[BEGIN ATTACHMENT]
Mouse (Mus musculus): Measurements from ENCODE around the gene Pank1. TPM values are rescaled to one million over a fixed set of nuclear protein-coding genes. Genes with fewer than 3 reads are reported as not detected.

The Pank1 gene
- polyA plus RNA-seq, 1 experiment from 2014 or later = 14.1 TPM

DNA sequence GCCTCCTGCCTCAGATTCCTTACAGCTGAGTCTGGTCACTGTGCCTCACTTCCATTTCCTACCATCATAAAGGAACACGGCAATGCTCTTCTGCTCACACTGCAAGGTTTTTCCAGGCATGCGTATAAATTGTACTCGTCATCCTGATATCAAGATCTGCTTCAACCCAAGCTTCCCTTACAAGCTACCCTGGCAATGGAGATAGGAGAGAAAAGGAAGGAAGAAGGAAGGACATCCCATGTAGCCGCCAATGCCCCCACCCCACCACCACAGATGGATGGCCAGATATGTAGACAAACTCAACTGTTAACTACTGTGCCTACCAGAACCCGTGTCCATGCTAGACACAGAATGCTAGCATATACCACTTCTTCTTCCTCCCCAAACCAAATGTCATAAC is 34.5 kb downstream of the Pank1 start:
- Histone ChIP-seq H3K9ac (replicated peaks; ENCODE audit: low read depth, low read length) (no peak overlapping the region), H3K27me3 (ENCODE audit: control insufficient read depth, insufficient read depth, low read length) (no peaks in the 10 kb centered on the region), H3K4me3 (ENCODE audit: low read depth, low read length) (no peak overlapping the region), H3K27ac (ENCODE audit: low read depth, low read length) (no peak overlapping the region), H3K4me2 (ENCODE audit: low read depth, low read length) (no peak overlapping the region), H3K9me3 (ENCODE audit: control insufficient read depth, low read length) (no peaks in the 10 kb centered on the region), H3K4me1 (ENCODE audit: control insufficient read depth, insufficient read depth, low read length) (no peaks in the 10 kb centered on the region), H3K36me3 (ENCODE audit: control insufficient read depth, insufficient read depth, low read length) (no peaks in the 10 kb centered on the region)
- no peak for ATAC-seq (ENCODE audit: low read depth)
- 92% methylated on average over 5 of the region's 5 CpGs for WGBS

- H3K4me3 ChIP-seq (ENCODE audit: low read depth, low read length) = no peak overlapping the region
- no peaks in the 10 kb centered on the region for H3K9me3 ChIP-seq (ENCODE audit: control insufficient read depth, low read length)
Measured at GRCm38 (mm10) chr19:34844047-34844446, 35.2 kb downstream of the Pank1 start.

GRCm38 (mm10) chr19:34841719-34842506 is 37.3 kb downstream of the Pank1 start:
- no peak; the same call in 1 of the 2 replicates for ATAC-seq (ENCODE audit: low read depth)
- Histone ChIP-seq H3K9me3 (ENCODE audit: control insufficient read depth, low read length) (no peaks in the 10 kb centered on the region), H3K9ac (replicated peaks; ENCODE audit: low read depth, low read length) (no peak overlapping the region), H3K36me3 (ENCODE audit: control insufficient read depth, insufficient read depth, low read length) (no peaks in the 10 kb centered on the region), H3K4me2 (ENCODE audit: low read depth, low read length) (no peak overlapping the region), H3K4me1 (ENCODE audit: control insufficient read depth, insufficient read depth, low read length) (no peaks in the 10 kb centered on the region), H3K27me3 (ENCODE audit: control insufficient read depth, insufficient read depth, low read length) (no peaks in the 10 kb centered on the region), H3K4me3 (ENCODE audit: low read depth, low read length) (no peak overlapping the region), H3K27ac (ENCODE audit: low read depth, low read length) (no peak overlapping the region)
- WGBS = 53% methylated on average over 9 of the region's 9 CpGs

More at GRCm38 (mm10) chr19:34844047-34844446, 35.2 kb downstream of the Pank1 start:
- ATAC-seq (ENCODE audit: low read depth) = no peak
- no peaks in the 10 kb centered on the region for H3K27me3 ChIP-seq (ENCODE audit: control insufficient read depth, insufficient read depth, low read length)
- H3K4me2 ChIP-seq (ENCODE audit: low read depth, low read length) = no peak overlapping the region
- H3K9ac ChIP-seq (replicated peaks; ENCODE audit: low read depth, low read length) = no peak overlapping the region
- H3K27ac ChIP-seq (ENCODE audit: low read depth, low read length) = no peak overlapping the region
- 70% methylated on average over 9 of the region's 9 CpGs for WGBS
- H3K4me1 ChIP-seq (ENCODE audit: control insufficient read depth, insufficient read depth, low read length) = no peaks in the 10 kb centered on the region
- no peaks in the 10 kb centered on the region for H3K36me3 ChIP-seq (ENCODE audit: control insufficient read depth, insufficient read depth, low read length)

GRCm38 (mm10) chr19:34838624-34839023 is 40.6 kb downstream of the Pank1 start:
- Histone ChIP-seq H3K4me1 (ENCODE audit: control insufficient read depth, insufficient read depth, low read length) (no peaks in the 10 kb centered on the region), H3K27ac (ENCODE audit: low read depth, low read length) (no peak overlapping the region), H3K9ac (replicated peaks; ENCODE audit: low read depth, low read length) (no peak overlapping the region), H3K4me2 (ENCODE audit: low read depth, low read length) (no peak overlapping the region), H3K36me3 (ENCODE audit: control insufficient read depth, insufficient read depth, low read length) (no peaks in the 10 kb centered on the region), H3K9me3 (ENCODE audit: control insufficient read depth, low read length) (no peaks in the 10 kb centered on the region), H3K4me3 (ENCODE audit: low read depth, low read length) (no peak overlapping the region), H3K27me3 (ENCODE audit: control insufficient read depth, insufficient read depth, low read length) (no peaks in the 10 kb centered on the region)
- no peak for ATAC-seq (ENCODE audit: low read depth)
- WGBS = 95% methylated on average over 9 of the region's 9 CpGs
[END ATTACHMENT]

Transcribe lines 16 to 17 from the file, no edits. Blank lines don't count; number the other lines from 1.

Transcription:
- ATAC-seq (ENCODE audit: low read depth) = no peak
- no peaks in the 10 kb centered on the region for H3K27me3 ChIP-seq (ENCODE audit: control insufficient read depth, insufficient read depth, low read length)